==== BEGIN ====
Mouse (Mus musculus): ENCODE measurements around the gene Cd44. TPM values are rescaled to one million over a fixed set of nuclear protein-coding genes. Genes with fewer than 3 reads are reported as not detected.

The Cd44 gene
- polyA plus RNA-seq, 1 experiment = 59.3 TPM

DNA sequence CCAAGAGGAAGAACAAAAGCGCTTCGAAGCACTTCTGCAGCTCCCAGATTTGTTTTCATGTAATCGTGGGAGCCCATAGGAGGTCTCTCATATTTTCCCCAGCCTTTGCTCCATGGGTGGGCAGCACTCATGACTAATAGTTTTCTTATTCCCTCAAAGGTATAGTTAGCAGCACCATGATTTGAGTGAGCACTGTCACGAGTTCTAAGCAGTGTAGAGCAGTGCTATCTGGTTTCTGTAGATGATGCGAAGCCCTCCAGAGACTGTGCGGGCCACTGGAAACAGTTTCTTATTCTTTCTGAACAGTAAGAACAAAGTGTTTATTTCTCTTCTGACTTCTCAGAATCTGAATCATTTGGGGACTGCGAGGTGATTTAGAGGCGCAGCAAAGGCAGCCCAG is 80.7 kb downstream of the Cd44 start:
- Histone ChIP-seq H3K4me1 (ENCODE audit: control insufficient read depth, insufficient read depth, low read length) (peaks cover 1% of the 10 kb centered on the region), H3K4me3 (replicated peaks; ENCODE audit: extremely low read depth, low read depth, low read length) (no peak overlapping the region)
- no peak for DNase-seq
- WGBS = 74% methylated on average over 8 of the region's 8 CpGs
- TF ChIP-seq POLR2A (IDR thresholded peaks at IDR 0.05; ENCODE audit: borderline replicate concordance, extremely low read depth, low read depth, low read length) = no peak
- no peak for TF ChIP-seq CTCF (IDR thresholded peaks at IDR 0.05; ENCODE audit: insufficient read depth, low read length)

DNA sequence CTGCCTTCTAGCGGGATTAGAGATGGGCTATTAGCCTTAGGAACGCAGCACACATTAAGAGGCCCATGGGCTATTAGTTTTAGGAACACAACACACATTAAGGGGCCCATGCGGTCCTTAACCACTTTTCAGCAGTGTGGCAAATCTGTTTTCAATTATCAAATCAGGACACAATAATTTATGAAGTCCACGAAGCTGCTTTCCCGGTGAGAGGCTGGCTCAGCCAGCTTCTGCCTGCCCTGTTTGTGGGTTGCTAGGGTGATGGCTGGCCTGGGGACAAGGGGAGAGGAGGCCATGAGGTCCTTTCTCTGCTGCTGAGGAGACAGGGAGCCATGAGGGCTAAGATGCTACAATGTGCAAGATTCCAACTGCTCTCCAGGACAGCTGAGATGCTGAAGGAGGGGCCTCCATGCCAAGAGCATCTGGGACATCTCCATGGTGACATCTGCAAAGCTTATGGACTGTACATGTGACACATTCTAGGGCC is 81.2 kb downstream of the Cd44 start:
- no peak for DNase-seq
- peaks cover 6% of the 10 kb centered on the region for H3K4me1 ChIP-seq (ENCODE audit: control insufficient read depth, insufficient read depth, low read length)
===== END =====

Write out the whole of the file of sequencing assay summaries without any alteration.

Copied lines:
Mouse (Mus musculus): ENCODE measurements around the gene Cd44. TPM values are rescaled to one million over a fixed set of nuclear protein-coding genes. Genes with fewer than 3 reads are reported as not detected.

The Cd44 gene
- polyA plus RNA-seq, 1 experiment = 59.3 TPM

DNA sequence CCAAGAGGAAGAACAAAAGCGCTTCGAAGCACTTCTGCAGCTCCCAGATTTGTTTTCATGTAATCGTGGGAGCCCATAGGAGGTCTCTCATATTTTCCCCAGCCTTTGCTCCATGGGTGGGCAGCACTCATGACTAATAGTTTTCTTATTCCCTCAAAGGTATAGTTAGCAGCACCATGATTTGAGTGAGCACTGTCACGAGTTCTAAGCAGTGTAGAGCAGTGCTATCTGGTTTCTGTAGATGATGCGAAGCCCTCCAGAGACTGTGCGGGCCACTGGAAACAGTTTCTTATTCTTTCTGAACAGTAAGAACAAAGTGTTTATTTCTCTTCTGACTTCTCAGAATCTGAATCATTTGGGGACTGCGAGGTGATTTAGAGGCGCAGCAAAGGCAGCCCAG is 80.7 kb downstream of the Cd44 start:
- Histone ChIP-seq H3K4me1 (ENCODE audit: control insufficient read depth, insufficient read depth, low read length) (peaks cover 1% of the 10 kb centered on the region), H3K4me3 (replicated peaks; ENCODE audit: extremely low read depth, low read depth, low read length) (no peak overlapping the region)
- no peak for DNase-seq
- WGBS = 74% methylated on average over 8 of the region's 8 CpGs
- TF ChIP-seq POLR2A (IDR thresholded peaks at IDR 0.05; ENCODE audit: borderline replicate concordance, extremely low read depth, low read depth, low read length) = no peak
- no peak for TF ChIP-seq CTCF (IDR thresholded peaks at IDR 0.05; ENCODE audit: insufficient read depth, low read length)

DNA sequence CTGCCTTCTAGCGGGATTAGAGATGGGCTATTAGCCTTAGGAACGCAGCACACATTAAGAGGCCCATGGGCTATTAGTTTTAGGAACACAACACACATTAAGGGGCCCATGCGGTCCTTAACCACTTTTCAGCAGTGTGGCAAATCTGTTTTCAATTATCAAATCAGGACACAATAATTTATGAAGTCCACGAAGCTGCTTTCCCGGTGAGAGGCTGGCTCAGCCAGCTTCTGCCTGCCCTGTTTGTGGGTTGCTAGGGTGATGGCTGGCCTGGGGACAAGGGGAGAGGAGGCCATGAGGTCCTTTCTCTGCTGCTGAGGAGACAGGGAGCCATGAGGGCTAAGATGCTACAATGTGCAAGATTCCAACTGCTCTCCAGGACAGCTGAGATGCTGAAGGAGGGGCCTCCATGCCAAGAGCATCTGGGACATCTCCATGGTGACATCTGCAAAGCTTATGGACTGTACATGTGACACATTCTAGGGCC is 81.2 kb downstream of the Cd44 start:
- no peak for DNase-seq
- peaks cover 6% of the 10 kb centered on the region for H3K4me1 ChIP-seq (ENCODE audit: control insufficient read depth, insufficient read depth, low read length)